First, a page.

The Delhi High Court Monday upheld a Central Administrative Tribunal’s order which had revoked on July 1 this year the 12-year-long suspension of controversial Indian Revenue Service officer Ashok Aggarwal, facing a CBI probe into several cases against him.
A bench of justices Pradeep Nandrajog and Manmohan Singh upheld the CAT’s order to revoke Enforcement Directorate’s former Deputy Director Aggarwal’s suspension, dismissing the Centre’s appeal against it and saying that “the test to probity of a civil servant must not become a test to his patience.”
Supporting the 50-page order to its hilt, the bench said, “By a well-considered and a well-reasoned decision spanning 50 pages, the CAT has quashed the decision taken by the Special Review Committee (of finance ministry) and as we agree with the decision of the Tribunal on each count, we refrain from penning a lengthy decision.
The Special Review Committee’s recommendation to continue with Aggarwal’s suspension had the endorsement of erstwhile Union Finance Minister Pranab Mukherjee.
Rejecting the government’s argument that Aggarwal had committed the crime while he was discharging his duty, the bench said, “A civil servant is accountable for his acts during discharge of official duties, no one can deny it.”
“But, it also has to be kept in mind that the process of accountability cannot be stretched indefinitely, i.E., it should not become a process where the probity of the civil servant is not being tested but it is his patience which is being tested.”
The tribunal on July 1, while ordering revocation of Aggarwal’s suspension, had said the 1985 batch officer, who is facing cases of disproportionate assets, cannot be kept on suspension “endlessly”.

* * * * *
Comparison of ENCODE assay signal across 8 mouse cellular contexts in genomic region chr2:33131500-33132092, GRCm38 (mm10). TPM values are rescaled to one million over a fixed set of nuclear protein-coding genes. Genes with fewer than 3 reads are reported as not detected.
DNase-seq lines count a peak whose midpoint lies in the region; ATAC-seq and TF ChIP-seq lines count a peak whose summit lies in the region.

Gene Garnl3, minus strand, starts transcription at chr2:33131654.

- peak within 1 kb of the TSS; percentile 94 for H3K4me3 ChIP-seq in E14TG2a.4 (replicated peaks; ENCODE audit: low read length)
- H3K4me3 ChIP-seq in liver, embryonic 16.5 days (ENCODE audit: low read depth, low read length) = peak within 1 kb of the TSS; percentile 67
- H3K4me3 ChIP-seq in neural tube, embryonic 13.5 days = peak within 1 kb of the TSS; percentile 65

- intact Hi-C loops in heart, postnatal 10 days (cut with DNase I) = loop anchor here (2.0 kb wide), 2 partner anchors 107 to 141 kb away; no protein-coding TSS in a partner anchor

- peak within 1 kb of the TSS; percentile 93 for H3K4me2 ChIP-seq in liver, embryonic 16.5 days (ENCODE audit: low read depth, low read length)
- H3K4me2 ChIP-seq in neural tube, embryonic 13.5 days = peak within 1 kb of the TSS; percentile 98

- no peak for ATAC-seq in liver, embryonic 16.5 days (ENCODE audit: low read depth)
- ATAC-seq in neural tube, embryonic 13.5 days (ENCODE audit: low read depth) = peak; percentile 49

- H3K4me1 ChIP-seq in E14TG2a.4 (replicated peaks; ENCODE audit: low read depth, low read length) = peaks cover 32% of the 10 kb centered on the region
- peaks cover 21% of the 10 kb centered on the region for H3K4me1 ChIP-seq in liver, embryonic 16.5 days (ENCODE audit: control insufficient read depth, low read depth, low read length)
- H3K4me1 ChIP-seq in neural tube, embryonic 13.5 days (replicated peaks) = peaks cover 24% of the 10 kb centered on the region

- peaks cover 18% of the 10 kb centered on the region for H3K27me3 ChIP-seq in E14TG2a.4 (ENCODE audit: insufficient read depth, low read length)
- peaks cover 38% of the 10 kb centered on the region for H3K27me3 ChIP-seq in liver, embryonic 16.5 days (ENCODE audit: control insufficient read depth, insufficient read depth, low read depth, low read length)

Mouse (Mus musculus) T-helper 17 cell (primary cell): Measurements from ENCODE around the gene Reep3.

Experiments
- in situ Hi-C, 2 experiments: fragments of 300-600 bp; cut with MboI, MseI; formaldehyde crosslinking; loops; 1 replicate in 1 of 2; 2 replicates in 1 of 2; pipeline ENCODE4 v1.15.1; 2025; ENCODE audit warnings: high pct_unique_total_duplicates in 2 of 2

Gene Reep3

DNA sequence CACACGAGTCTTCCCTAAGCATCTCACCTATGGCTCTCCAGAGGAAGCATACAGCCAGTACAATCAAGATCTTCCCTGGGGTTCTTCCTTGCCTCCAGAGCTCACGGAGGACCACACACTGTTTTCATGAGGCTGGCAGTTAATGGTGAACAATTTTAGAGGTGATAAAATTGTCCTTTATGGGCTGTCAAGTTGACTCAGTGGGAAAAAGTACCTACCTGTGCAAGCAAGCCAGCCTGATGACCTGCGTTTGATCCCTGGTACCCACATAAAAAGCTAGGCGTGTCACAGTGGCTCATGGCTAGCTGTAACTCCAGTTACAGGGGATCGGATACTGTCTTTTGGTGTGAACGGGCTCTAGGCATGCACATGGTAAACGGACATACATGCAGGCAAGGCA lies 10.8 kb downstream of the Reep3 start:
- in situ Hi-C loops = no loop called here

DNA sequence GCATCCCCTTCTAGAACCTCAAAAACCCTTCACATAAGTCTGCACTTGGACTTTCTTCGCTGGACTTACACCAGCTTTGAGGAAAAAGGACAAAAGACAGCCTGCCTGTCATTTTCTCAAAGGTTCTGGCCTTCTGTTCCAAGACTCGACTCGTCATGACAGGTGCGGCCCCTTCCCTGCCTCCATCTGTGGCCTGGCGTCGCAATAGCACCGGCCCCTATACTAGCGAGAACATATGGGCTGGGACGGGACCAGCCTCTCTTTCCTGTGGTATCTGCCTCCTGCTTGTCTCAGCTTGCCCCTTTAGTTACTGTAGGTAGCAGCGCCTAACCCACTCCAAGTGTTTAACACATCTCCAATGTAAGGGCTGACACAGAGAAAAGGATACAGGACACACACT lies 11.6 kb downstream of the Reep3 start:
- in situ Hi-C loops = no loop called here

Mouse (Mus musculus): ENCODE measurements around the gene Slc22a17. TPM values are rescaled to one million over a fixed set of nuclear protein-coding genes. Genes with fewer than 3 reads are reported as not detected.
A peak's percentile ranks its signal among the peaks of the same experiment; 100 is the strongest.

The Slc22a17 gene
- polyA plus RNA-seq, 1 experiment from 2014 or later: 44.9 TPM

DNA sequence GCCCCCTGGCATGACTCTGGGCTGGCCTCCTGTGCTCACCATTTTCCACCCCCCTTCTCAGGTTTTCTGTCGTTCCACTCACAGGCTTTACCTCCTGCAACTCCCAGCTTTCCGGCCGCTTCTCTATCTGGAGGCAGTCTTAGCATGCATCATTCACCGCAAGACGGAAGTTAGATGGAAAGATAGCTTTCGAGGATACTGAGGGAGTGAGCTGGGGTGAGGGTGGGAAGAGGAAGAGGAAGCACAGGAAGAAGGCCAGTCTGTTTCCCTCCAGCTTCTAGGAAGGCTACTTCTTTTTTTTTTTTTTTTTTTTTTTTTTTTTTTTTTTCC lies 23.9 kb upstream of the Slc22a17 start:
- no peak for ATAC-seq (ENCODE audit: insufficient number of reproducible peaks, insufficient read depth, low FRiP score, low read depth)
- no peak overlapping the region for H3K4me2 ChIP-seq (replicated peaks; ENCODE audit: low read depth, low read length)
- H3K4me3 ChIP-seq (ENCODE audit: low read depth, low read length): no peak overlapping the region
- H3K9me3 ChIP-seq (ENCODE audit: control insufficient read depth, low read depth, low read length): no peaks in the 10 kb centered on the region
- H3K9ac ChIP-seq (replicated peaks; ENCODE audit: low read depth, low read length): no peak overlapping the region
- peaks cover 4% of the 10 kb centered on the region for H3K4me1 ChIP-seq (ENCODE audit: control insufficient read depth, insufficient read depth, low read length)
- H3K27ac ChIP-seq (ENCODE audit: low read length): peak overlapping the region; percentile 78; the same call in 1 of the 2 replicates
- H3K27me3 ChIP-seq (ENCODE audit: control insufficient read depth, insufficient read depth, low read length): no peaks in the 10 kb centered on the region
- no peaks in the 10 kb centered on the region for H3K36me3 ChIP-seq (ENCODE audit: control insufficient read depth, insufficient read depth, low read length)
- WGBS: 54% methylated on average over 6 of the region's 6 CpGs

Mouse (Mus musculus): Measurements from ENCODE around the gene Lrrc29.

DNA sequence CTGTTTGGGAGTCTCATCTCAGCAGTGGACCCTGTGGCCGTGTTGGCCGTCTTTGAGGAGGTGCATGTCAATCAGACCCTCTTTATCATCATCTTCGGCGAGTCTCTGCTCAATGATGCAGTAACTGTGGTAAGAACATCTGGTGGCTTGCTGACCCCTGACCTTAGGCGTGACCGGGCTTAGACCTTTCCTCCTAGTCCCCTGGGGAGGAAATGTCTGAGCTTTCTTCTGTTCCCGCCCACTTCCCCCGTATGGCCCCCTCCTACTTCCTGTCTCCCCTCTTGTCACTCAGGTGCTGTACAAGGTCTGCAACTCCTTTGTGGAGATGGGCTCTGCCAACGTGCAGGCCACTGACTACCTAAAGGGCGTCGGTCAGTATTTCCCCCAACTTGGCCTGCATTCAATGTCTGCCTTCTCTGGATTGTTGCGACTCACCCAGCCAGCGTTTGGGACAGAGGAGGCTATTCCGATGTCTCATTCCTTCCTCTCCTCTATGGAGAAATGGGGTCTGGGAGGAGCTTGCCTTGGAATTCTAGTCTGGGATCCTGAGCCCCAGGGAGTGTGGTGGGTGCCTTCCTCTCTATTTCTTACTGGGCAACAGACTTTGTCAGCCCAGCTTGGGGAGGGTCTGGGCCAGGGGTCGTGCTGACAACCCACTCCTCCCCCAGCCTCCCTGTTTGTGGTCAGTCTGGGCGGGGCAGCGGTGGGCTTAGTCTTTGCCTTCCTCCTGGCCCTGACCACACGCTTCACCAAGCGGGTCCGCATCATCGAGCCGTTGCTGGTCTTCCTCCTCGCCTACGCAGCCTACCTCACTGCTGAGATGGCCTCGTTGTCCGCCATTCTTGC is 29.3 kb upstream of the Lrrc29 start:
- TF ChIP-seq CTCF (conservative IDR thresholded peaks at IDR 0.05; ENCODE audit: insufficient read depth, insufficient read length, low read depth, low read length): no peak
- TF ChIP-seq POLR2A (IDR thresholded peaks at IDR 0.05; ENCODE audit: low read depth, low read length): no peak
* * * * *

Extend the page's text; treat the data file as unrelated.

Aggarwal was suspended in 1999 and the CAT had first quashed his suspension in 2003, but the Department in April 2003 had suspended him again and it was set aside by the CAT in July this year.
The CAT had revoked Aggarwal’s suspension saying the ministry had not complied with its December 16, 2011 order to convene a review committee meeting to decide if his suspension should be revoked.
The government while opposing Aggarwal’s plea for revocation of his suspension had contended before the Tribunal that he was a “resourceful accused” who was consistently trying to use his clout for undue benefits and had also filed close to 27 petitions against the CBI and its officers in the Delhi High Court and the Supreme Court.
The Tribunal had rejected the government’s contentions saying the criminal proceedings against the IRS officer had been stayed by the apex court.
It had also said, “At the present stage the criminal and departmental proceedings are pending and there is no indication of the completion of those cases in near future.
“On the other hand, if the applicant proves his innocence in both departmental and criminal proceedings, it would be injustice for such an officer to continue under suspension for such a long period.”
The tribunal had directed that he be posted in a “non-sensitive post” where he would not have any access to the relevant records or the opportunity to influence witnesses.